Dangerfield is apprehended after a violent scuffle with the authorities, and in the subsequent trial is found guilty. He contrives to avoid hanging by a strange strategem: he seals off the ventilation in his cell and uses the charcoal brazier that is his bed-warmer to suffocate himself. Before his death he gives a full confession of his deeds to Mervyn (now acknowledged as Lord Dunoran).
Aside from the main outline of the suspense plot, there are countless other characters and subplots. Most of these are comical, such as Captain Cluffe's attempt to woo the elderly (and rich) Rebecca Chattesworth. There is one serious subplot: the ill-starred romance between the alcoholic but romantic rake Captain Devereux and the virtuous Lily Walsingham. Their romance is scuppered when he is accused of "ruining" a young girl and having promised to marry her (he denies the latter, at least). Lily turns down Devereux's offer of marriage, and eventually pines away and dies. Devereux makes attempts to reform himself, but it is too late.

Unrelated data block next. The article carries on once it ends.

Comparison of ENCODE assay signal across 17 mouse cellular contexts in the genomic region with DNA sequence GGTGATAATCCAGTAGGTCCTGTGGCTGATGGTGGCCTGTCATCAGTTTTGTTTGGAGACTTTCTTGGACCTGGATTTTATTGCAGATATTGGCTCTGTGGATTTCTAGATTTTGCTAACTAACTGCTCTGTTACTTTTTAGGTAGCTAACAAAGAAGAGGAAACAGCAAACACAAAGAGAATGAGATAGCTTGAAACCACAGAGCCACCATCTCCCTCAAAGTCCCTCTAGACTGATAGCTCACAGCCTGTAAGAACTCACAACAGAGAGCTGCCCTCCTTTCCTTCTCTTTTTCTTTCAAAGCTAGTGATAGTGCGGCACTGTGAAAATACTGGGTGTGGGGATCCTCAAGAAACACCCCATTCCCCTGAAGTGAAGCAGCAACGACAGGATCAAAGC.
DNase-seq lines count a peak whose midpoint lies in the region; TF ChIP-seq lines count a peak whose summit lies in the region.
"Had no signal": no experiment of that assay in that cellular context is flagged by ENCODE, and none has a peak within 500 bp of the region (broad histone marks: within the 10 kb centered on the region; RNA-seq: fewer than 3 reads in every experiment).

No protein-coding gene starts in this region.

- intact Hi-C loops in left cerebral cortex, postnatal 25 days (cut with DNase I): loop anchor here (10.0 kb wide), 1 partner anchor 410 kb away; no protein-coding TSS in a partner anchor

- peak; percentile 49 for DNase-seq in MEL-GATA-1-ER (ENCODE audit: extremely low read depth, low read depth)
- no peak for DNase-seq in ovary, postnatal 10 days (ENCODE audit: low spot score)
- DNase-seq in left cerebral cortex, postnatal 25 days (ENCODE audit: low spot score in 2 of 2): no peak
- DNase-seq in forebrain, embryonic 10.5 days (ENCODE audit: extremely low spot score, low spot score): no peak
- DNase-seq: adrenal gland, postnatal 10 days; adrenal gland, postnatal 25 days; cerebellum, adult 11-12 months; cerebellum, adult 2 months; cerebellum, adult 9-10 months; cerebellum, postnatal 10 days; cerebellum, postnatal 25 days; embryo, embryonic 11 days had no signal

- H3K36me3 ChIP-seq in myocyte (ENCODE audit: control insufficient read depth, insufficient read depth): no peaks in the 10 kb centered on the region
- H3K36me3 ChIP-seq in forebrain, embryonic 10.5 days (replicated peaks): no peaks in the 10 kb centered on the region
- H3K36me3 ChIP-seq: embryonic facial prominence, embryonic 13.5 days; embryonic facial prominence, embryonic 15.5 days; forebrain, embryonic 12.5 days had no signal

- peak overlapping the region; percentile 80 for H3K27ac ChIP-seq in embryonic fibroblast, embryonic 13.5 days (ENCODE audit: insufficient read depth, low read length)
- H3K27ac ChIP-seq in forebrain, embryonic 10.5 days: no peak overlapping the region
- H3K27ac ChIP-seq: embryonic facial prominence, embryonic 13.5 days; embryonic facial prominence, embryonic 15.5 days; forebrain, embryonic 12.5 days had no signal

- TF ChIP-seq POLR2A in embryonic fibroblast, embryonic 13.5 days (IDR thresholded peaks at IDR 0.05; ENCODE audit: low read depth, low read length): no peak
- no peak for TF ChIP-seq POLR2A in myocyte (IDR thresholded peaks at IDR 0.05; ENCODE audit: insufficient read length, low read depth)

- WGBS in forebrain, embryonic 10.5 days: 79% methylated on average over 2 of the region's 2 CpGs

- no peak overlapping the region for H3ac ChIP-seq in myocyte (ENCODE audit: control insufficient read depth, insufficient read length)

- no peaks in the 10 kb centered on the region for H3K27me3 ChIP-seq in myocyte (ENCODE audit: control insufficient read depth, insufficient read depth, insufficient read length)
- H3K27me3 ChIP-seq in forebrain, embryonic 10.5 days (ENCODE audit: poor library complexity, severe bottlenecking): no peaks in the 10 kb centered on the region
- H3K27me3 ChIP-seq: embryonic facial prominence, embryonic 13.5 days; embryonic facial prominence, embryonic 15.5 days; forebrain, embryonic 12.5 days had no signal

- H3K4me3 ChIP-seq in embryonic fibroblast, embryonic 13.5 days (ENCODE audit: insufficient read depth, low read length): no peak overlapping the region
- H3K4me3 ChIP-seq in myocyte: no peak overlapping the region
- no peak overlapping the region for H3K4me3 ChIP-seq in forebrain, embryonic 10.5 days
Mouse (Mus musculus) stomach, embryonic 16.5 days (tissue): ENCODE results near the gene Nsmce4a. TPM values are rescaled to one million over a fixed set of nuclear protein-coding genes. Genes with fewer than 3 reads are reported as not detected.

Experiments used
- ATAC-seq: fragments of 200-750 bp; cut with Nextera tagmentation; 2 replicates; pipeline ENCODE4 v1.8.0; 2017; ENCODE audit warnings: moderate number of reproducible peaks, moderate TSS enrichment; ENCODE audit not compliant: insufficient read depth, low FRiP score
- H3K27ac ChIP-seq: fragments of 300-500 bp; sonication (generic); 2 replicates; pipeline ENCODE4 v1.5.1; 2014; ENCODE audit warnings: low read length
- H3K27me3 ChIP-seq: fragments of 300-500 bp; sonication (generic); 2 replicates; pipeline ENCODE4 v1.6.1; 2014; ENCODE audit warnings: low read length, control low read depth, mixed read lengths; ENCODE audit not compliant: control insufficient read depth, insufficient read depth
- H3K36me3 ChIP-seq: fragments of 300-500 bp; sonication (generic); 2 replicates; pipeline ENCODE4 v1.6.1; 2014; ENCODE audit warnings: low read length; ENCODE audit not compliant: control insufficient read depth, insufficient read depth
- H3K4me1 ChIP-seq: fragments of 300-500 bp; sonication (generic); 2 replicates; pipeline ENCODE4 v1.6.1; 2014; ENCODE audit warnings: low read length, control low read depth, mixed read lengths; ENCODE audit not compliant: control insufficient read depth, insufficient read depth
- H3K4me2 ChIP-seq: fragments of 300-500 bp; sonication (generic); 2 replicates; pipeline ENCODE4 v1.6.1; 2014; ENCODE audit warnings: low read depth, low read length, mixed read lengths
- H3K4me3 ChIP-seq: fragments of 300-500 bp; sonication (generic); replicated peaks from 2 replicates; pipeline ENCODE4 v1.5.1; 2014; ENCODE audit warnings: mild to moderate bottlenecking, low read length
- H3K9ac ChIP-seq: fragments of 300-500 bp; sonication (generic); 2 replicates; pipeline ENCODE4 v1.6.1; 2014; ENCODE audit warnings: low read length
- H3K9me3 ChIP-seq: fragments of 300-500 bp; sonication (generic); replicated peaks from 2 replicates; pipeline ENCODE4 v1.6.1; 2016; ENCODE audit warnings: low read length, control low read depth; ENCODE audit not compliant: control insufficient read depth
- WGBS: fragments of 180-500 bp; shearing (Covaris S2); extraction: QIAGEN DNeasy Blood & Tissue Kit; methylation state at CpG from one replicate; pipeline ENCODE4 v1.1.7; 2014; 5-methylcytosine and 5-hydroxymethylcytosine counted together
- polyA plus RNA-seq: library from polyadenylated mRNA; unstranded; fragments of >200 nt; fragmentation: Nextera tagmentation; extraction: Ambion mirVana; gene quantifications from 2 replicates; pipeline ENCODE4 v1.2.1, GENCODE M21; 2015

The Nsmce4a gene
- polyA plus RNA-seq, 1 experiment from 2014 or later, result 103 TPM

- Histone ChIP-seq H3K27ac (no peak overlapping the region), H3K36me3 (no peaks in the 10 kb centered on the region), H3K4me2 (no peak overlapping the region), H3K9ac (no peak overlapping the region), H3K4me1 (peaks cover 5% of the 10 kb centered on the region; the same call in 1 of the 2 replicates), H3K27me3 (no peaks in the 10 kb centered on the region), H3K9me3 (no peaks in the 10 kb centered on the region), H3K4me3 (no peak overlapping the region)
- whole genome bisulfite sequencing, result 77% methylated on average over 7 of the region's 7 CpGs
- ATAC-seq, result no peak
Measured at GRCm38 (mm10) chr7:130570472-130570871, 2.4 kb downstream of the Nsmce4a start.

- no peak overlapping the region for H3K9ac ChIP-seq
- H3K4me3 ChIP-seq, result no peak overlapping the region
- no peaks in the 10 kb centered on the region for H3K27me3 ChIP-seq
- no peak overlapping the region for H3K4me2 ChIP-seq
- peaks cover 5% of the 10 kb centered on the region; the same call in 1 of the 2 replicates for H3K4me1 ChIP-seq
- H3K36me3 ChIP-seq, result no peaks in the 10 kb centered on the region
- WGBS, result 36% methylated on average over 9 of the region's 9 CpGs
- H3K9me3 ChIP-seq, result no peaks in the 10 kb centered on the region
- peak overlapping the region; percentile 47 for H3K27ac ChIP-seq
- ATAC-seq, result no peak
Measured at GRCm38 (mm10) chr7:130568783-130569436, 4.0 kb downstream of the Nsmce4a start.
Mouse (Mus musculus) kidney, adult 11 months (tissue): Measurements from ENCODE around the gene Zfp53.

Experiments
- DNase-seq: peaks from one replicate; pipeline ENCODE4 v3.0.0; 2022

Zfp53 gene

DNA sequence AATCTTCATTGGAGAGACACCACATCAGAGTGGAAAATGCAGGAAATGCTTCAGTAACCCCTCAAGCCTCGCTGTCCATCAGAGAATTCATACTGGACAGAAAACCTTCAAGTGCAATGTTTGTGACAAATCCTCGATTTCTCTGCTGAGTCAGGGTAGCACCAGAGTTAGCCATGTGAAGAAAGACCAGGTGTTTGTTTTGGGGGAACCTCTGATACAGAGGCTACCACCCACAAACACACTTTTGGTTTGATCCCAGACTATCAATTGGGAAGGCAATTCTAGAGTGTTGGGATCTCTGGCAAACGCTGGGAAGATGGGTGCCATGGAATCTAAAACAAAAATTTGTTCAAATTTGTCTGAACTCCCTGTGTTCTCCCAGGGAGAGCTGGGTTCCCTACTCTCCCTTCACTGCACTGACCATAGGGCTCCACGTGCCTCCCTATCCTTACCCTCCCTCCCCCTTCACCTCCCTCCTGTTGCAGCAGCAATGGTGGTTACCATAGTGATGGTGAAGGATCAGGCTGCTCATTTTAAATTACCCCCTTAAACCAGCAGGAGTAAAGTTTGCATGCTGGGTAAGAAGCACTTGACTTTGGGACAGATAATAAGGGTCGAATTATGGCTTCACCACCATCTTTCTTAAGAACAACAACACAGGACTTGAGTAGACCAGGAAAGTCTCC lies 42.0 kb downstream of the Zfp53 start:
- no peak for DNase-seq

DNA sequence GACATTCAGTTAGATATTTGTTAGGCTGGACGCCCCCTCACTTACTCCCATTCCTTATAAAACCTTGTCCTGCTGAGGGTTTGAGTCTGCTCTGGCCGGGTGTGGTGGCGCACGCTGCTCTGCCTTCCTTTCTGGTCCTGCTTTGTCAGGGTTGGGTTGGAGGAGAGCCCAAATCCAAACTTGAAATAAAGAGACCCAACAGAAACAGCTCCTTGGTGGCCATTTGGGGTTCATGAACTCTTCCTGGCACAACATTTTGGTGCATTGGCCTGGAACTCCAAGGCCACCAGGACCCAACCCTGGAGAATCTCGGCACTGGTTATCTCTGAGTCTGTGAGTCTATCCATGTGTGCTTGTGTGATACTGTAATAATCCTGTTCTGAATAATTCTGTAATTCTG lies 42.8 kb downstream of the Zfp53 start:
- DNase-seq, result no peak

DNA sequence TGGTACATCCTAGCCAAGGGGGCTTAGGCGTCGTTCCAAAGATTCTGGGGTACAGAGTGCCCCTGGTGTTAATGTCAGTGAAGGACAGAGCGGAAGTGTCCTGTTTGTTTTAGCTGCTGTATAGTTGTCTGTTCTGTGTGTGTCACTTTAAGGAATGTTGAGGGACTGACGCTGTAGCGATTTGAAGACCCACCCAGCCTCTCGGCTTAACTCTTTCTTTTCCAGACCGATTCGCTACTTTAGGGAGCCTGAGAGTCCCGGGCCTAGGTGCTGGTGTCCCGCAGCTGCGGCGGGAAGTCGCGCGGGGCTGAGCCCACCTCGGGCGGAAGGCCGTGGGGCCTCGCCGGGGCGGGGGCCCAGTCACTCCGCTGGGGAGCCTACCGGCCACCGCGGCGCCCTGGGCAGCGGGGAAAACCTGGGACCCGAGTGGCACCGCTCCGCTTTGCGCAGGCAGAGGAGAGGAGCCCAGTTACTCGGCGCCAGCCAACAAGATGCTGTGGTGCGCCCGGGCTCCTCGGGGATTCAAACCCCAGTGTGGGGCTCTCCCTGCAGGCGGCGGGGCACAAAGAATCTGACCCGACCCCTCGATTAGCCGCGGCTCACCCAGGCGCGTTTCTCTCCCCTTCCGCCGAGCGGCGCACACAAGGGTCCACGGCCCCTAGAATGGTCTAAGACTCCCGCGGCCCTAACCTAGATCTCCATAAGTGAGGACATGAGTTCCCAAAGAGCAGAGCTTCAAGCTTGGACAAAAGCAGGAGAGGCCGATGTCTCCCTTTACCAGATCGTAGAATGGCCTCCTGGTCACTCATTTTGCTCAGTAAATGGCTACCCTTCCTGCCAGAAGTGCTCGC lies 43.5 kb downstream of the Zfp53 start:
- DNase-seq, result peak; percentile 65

- James S. Atherton, The Books at the Wake: A Study of Literary Allusions in James Joyce's Finnegans Wake, pp. 110-113.